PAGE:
Musser v. ShenkAnnotate this Case
192 Pa. Superior Ct. 471 (1960)
Musser v. Shenk, Appellant.
Superior Court of Pennsylvania.
Argued March 21, 1960.
June 15, 1960.
*472 Before RHODES, P.J., GUNTHER, WRIGHT, WOODSIDE, ERVIN, WATKINS, and MONTGOMERY, JJ.
William C. Storb, with him Stein, Storb and Mann, for appellant.
W. Hensel Brown, with him Brown & Zimmerman, for appellee.
OPINION BY GUNTHER, J., June 15, 1960:
This appeal is from the refusal of motions for judgment n.o.v. and for a new trial in a trespass action brought to recover damages for fraudulent misrepresentation involved in the purchase of a certain piece of real estate.
On July 21, 1957, appellees, Elias C. Musser and Elizabeth T. Musser, his wife, purchased from appellant, Lee M. Shenk, a home in West Lampeter Township, Lancaster County, for the sum of $15,300.00. The source of water supply for this home came from a well which the vendor had drilled during the course of construction of the property.
Previous to the sale of this property, during the month of June, 1957, appellees contacted appellant and *473 discussed various features of the home. They specifically asked about the water supply and its adequacy to meet their household requirements. Appellant informed appellees that the water supply would meet their normal family use and that the well would supply a sufficient amount of water for cooking, drinking, bathing and laundry purposes. Again on June 21, 1957, appellees raised the question of an adequate water supply for their family use, informing appellant that the family consisted of four members, and again appellant represented that the well would supply a sufficient amount of water to meet normal family use but that the water would be insufficient to take care of extended lawn sprinkling or car washes. Based upon such representations, appellees entered into a sales agreement for the purchase of the home and subsequently consummated the sale.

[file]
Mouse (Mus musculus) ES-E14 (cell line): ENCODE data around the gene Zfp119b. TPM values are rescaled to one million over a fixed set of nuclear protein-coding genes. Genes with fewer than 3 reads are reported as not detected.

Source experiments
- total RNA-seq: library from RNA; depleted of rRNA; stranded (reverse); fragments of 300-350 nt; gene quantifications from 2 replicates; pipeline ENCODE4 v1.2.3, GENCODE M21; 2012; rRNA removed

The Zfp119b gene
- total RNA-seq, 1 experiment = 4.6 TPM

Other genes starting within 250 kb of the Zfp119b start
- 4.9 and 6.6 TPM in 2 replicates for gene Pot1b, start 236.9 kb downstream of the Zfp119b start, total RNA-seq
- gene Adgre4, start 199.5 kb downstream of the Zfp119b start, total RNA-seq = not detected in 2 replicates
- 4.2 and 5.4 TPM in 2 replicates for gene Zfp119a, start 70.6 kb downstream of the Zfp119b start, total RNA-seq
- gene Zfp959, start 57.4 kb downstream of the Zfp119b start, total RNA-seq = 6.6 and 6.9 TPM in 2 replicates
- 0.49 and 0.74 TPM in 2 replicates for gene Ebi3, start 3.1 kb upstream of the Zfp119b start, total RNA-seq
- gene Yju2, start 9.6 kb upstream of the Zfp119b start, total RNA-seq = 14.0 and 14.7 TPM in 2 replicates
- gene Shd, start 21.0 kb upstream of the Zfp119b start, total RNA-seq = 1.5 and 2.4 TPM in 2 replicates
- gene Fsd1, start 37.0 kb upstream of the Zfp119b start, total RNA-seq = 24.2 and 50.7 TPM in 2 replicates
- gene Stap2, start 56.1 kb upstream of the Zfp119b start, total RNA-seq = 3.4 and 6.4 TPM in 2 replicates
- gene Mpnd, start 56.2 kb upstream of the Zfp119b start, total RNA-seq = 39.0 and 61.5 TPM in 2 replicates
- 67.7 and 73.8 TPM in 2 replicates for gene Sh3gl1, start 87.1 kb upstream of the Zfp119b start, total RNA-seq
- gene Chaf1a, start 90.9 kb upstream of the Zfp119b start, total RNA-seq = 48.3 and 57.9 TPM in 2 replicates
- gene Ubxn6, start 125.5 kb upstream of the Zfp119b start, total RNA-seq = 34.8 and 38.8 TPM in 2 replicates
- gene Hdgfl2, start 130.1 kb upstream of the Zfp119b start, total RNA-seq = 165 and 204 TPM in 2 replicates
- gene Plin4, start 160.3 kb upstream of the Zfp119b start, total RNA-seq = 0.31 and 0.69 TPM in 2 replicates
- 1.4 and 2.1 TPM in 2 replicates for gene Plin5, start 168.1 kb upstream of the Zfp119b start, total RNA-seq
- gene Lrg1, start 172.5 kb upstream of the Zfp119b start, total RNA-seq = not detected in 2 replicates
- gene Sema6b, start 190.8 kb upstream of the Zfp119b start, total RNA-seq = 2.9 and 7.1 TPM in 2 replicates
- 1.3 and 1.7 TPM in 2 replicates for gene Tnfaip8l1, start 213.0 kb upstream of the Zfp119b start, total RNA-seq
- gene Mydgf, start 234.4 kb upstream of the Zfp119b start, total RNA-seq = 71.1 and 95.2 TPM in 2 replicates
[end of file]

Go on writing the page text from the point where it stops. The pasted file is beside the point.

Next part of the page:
Appellees moved into the new home on July 27, 1957 and discovered, after using a small amount of water for cleaning up the cellar, letting water for two baths, and washing up the evening dishes, that no further water was available. The next day a plumber was called out to ascertain the cause for the lack of water, and at that time it was ascertained that the well had gone dry. Appellant was present on this occasion and when he was asked what was going to be done about this situation, he informed appellees that this was their problem.
Appellant persisted in his refusal to accept responsibility for the lack of water and a suit for damages was filed in June, 1958. After trial, the jury returned a verdict in favor of the appellees for $1,250.00. Motions for judgment n.o.v. and for a new trial were refused.
The verdict of the jury having been rendered in favor of the complaining party, the sole issue on this *474 appeal is whether either judgment n.o.v. or a new trial should have been granted in this case.